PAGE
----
WHAT CAUGHT OUR ATTENTION THIS MONTH
Digital Transformation isn't what you think. The real competitive edge lies in “Interactive Data”, i.e. data which allows unrelated objects to suddenly become relevant to each other. (2 min read)
To quickly infiltrate a large company, find its islands of innovation. Existing departments/groups — not individuals — that are already accelerating mission/delivering innovative products/services at high speed are the real centers of innovation. (7 min read)
Now is the time to turn your PMO into a profit centre. In the midst of recession and poor economic outlook, many PMO directors automatically accept that they will have manage increased workload with a reduced head count. However, it is precisely during such periods of adversity that the PMO can discard its image as a cost centre and recast the organization into a profit centre. (5 min read)
Listening to your customers does not stop when the conversation ends. Product managers need to talk to customers, but customers won't necessarily tell you what they want. If you listen carefully, you can learn much more than what they actually say. (7 min read)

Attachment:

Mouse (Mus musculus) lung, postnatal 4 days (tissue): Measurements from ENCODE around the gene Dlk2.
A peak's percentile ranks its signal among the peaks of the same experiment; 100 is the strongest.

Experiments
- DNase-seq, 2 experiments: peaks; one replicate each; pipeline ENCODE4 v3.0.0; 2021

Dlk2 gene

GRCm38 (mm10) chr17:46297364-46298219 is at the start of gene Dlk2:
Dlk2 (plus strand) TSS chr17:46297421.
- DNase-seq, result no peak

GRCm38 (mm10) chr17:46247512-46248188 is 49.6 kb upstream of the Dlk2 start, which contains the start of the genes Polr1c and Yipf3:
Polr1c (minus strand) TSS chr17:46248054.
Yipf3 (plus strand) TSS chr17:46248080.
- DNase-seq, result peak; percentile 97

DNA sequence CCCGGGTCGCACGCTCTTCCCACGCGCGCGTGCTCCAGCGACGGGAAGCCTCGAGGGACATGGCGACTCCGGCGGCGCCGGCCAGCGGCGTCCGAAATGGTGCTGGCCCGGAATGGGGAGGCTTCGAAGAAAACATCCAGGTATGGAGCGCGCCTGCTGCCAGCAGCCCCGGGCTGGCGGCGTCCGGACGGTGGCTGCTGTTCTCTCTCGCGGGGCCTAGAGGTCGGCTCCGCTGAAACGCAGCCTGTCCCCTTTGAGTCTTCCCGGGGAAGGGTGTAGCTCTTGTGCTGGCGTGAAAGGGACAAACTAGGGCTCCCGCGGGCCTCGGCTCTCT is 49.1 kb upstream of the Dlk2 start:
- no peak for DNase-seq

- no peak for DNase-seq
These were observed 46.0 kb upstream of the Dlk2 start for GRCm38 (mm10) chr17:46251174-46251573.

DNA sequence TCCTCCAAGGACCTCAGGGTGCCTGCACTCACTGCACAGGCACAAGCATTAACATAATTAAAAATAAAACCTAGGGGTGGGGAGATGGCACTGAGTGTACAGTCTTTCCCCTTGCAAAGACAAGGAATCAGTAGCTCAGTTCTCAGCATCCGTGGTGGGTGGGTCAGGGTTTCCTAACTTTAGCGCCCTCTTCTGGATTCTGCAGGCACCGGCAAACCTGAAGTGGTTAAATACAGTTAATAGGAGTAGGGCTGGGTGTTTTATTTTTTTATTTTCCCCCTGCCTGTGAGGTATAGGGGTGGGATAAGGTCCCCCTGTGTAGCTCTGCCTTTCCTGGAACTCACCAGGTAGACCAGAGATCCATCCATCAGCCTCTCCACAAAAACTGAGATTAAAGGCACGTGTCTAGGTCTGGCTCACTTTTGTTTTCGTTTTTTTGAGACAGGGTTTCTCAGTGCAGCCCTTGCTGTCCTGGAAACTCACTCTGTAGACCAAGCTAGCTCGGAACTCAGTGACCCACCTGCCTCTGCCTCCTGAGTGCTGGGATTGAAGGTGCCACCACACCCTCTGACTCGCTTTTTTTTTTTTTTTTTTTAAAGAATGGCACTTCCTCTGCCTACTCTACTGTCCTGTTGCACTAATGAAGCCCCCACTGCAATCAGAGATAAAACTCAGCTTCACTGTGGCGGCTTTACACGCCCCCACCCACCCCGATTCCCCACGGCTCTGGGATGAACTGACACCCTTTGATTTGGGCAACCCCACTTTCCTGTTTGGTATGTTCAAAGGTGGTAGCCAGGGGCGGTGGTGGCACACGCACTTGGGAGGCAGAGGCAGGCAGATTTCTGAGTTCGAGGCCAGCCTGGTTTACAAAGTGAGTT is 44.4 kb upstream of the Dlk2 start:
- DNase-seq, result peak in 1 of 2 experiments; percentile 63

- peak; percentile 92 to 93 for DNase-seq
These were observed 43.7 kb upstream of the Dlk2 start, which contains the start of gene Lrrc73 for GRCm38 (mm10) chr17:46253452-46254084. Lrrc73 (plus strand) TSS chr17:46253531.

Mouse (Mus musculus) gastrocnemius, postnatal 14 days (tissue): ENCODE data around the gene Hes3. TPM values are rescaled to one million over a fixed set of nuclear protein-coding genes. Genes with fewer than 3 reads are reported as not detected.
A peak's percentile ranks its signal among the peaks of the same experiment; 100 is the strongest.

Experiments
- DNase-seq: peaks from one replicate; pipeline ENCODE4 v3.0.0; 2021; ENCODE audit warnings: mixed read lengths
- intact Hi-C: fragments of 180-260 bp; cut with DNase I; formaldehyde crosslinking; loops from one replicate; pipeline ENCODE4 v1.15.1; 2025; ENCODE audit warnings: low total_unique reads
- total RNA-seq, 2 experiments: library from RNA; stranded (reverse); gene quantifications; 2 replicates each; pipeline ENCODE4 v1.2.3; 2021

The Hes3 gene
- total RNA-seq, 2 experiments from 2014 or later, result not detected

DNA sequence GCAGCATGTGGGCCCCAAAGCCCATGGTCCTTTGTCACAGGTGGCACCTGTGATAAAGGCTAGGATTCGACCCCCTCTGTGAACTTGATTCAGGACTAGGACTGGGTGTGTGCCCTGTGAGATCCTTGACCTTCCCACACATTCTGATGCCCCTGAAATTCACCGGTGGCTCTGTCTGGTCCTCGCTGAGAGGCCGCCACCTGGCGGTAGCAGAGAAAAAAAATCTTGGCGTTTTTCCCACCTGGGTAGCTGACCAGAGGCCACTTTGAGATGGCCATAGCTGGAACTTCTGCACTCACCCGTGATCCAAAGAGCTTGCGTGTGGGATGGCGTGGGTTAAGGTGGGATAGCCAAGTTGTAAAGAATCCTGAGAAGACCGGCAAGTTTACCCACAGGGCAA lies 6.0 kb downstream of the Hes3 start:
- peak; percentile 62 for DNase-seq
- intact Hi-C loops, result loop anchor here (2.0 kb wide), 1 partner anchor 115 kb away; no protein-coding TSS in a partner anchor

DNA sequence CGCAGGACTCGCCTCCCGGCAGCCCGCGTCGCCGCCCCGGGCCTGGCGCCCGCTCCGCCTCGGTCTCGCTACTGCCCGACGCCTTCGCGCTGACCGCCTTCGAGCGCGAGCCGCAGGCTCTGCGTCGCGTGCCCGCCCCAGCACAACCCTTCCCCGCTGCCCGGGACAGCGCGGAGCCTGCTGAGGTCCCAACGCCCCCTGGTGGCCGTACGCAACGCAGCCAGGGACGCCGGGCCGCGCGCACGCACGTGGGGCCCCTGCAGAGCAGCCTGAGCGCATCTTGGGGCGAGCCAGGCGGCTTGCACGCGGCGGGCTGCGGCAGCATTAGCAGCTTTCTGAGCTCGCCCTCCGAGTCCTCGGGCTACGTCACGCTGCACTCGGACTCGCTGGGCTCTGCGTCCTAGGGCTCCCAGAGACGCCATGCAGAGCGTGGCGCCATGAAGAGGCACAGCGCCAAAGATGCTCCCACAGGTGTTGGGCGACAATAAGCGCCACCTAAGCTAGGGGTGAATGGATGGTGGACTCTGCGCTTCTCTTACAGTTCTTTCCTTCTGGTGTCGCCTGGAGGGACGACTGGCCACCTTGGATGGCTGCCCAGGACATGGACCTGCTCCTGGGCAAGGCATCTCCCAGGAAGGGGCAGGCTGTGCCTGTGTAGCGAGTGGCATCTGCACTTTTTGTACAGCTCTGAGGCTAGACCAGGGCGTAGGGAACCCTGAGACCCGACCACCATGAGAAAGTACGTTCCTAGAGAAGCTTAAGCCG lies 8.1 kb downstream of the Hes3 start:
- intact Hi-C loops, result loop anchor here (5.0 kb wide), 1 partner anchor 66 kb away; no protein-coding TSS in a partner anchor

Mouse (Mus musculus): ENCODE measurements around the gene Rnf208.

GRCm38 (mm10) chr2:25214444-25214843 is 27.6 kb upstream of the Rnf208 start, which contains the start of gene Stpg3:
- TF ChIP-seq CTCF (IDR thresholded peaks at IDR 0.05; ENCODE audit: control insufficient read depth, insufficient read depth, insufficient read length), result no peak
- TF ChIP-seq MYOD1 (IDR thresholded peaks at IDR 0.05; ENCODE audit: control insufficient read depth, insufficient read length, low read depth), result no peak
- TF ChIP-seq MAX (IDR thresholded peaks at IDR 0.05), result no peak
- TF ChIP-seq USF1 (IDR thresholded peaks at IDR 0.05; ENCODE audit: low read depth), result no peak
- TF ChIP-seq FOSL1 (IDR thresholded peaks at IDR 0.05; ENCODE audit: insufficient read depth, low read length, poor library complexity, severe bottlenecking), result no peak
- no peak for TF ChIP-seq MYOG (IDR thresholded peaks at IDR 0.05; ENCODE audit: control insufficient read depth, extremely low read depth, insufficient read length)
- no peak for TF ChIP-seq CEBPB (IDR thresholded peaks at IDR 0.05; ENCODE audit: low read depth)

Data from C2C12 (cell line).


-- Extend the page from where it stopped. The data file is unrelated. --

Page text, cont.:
There are 4 types of business transformation. To understand which approach you'll need to take, ask yourself two questions: 1) Is your transformation driven by internal needs or external forces? 2) Does it need to happen quickly, or do you have more time to transform? (8 min read)
Coaching can be a very powerful leadership style. In the process of encouraging employees to think for themselves, not only do we get access to great ideas, we also cultivate autonomy, growth and confidence. That's what workers want. (7 min read)
How do you showcase your projects on your CV to make your profile stand out? Elizabeth Harrin walks us through the things to consider and the steps to take to put our best foot — errr... project — first... (11 min read)
It's all about negative feedback. Is negative feedback good or evil? Answer: Good!... Really? Yes, 'negative' is good. (3 min read)
A QUOTE THAT MADE US THINK
The difference between a million and a billion is counter-intuitively large. As an example, a million seconds is 12 days, and a billion seconds is 32 years.
I had to look it up to confirm. That's bonkers.
— Daniel Miessler via Musings on Project Management